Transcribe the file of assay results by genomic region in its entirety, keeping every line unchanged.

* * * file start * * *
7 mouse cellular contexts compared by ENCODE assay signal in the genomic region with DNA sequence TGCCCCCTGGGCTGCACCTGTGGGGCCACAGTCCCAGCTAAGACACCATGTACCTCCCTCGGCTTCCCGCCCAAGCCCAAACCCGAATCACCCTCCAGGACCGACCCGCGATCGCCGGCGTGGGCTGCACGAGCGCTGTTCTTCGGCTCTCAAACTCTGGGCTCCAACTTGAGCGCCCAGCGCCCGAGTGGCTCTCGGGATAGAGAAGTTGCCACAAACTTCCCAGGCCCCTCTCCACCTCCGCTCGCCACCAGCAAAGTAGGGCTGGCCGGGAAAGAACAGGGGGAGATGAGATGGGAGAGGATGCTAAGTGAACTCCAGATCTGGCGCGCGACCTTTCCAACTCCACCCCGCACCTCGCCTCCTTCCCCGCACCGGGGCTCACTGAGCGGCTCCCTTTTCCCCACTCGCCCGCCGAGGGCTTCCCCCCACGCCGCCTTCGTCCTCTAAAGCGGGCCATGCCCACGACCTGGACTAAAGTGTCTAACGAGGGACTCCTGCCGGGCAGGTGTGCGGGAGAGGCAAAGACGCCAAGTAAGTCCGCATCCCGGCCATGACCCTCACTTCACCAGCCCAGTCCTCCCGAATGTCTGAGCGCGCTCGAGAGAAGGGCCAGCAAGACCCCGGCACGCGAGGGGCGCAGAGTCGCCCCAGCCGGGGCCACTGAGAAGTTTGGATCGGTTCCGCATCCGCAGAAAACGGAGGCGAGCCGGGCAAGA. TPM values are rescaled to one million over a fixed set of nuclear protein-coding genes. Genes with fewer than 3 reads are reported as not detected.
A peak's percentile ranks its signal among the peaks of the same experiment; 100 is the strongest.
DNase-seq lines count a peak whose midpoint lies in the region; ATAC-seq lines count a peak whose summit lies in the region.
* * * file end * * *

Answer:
7 mouse cellular contexts compared by ENCODE assay signal in the genomic region with DNA sequence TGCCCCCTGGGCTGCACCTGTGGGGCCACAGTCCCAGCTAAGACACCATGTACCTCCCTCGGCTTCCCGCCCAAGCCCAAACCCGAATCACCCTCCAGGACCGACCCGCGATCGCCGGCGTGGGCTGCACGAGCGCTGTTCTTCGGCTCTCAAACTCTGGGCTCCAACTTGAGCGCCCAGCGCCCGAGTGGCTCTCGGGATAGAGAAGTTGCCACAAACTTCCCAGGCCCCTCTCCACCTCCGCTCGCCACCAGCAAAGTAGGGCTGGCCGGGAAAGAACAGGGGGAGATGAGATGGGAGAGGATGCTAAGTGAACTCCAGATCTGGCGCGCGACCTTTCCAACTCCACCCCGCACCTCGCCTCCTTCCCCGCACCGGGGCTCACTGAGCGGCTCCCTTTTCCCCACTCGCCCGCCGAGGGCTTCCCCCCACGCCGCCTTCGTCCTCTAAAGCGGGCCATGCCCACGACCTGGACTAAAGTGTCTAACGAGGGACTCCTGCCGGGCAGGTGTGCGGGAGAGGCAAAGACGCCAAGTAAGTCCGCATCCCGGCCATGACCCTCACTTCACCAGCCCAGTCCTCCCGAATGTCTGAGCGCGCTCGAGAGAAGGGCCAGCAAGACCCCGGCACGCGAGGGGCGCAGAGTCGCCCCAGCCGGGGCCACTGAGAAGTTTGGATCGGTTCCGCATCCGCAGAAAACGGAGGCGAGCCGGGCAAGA. TPM values are rescaled to one million over a fixed set of nuclear protein-coding genes. Genes with fewer than 3 reads are reported as not detected.
A peak's percentile ranks its signal among the peaks of the same experiment; 100 is the strongest.
DNase-seq lines count a peak whose midpoint lies in the region; ATAC-seq lines count a peak whose summit lies in the region.